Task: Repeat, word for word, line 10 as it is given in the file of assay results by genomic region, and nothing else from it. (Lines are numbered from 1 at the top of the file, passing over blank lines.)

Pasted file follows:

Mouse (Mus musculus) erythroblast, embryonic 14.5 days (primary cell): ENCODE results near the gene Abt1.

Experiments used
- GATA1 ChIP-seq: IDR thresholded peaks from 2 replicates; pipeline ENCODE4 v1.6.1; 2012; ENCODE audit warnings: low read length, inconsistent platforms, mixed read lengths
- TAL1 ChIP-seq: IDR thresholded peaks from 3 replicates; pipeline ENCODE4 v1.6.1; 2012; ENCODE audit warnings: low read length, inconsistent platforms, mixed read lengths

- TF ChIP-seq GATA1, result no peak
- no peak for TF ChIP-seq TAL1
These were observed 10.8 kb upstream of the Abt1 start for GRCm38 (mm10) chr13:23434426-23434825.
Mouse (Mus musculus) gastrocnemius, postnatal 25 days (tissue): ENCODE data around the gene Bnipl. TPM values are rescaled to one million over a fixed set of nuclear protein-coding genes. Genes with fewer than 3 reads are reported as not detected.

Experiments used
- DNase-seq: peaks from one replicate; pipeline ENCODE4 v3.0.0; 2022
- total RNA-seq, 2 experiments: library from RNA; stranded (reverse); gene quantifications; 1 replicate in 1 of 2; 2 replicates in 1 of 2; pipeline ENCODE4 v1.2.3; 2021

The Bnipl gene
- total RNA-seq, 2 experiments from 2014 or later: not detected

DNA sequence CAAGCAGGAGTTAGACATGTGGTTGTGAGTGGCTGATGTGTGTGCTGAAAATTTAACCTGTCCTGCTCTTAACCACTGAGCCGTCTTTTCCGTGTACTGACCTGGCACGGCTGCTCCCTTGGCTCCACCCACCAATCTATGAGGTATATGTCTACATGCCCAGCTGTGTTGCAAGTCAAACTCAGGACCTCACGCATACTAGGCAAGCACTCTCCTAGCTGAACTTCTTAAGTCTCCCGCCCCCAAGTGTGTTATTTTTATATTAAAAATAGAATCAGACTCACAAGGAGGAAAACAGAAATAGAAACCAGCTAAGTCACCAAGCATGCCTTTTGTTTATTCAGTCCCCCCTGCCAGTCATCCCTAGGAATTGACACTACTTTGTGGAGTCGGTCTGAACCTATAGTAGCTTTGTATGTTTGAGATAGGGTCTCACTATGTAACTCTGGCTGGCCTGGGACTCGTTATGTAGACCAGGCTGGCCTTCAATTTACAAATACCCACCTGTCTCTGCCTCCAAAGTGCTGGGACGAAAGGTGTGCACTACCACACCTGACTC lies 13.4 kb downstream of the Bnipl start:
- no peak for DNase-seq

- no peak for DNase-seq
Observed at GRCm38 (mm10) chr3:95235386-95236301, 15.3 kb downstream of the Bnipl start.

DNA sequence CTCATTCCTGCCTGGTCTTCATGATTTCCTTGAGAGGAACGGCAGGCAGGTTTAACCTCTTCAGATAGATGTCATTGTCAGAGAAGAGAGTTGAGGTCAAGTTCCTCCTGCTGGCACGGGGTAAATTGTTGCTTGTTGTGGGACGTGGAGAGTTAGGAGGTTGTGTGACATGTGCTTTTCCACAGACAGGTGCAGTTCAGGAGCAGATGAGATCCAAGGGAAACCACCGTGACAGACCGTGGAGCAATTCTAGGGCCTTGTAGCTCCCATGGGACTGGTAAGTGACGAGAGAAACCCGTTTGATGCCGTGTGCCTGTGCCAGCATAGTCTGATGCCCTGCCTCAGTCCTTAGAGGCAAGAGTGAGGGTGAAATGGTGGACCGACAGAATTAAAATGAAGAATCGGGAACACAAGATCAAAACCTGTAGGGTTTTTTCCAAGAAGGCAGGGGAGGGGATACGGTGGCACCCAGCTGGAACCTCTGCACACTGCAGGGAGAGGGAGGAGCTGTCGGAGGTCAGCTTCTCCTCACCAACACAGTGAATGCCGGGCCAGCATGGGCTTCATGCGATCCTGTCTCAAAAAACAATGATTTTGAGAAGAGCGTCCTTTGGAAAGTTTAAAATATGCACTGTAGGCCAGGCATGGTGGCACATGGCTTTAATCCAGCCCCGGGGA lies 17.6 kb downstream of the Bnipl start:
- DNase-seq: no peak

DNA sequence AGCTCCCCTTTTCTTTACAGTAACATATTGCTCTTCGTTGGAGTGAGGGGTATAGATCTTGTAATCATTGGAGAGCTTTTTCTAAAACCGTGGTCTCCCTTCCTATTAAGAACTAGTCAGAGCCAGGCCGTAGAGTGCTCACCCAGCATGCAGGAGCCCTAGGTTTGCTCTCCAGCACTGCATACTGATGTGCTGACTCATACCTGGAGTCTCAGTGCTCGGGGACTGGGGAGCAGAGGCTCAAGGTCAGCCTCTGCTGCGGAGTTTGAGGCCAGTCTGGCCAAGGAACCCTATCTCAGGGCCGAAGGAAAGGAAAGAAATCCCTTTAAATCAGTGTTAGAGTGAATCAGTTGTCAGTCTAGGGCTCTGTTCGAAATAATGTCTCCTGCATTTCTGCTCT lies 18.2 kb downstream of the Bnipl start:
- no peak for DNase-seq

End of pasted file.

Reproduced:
- DNase-seq: peaks from one replicate; pipeline ENCODE4 v3.0.0; 2022